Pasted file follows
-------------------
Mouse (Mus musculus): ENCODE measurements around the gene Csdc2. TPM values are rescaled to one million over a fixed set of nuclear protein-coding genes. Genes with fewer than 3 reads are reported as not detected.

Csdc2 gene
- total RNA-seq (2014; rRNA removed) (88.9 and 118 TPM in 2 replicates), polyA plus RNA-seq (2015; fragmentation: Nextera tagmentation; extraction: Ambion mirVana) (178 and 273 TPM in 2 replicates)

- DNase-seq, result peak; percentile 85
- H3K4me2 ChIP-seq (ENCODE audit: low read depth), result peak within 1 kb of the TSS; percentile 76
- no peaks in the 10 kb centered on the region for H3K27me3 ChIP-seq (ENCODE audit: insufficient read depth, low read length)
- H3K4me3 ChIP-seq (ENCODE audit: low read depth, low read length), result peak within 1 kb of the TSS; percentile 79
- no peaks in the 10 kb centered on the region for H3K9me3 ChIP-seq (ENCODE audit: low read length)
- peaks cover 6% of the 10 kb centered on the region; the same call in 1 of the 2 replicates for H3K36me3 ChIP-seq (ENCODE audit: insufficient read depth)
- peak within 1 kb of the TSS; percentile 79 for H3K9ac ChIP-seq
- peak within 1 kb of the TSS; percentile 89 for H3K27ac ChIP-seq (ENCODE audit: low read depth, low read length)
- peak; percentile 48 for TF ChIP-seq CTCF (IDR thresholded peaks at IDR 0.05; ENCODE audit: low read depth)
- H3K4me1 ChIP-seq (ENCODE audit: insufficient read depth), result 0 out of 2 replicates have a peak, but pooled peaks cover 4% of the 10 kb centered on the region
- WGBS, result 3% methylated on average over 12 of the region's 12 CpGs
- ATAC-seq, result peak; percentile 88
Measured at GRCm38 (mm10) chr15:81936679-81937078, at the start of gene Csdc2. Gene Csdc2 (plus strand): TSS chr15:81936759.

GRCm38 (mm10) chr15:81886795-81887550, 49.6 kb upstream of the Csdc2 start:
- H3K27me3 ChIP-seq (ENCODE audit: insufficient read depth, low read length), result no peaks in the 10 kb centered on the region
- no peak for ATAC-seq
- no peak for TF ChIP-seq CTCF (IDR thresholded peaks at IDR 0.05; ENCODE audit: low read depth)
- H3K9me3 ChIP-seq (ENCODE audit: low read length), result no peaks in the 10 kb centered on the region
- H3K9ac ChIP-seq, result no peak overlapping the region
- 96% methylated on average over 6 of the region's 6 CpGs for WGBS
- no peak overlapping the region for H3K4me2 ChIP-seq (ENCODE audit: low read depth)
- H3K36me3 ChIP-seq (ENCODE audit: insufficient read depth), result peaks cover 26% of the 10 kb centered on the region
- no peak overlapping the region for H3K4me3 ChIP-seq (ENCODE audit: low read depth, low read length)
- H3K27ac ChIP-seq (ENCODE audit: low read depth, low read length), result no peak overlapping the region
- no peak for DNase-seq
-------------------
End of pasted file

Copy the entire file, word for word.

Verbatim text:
Mouse (Mus musculus): ENCODE measurements around the gene Csdc2. TPM values are rescaled to one million over a fixed set of nuclear protein-coding genes. Genes with fewer than 3 reads are reported as not detected.

Csdc2 gene
- total RNA-seq (2014; rRNA removed) (88.9 and 118 TPM in 2 replicates), polyA plus RNA-seq (2015; fragmentation: Nextera tagmentation; extraction: Ambion mirVana) (178 and 273 TPM in 2 replicates)

- DNase-seq, result peak; percentile 85
- H3K4me2 ChIP-seq (ENCODE audit: low read depth), result peak within 1 kb of the TSS; percentile 76
- no peaks in the 10 kb centered on the region for H3K27me3 ChIP-seq (ENCODE audit: insufficient read depth, low read length)
- H3K4me3 ChIP-seq (ENCODE audit: low read depth, low read length), result peak within 1 kb of the TSS; percentile 79
- no peaks in the 10 kb centered on the region for H3K9me3 ChIP-seq (ENCODE audit: low read length)
- peaks cover 6% of the 10 kb centered on the region; the same call in 1 of the 2 replicates for H3K36me3 ChIP-seq (ENCODE audit: insufficient read depth)
- peak within 1 kb of the TSS; percentile 79 for H3K9ac ChIP-seq
- peak within 1 kb of the TSS; percentile 89 for H3K27ac ChIP-seq (ENCODE audit: low read depth, low read length)
- peak; percentile 48 for TF ChIP-seq CTCF (IDR thresholded peaks at IDR 0.05; ENCODE audit: low read depth)
- H3K4me1 ChIP-seq (ENCODE audit: insufficient read depth), result 0 out of 2 replicates have a peak, but pooled peaks cover 4% of the 10 kb centered on the region
- WGBS, result 3% methylated on average over 12 of the region's 12 CpGs
- ATAC-seq, result peak; percentile 88
Measured at GRCm38 (mm10) chr15:81936679-81937078, at the start of gene Csdc2. Gene Csdc2 (plus strand): TSS chr15:81936759.

GRCm38 (mm10) chr15:81886795-81887550, 49.6 kb upstream of the Csdc2 start:
- H3K27me3 ChIP-seq (ENCODE audit: insufficient read depth, low read length), result no peaks in the 10 kb centered on the region
- no peak for ATAC-seq
- no peak for TF ChIP-seq CTCF (IDR thresholded peaks at IDR 0.05; ENCODE audit: low read depth)
- H3K9me3 ChIP-seq (ENCODE audit: low read length), result no peaks in the 10 kb centered on the region
- H3K9ac ChIP-seq, result no peak overlapping the region
- 96% methylated on average over 6 of the region's 6 CpGs for WGBS
- no peak overlapping the region for H3K4me2 ChIP-seq (ENCODE audit: low read depth)
- H3K36me3 ChIP-seq (ENCODE audit: insufficient read depth), result peaks cover 26% of the 10 kb centered on the region
- no peak overlapping the region for H3K4me3 ChIP-seq (ENCODE audit: low read depth, low read length)
- H3K27ac ChIP-seq (ENCODE audit: low read depth, low read length), result no peak overlapping the region
- no peak for DNase-seq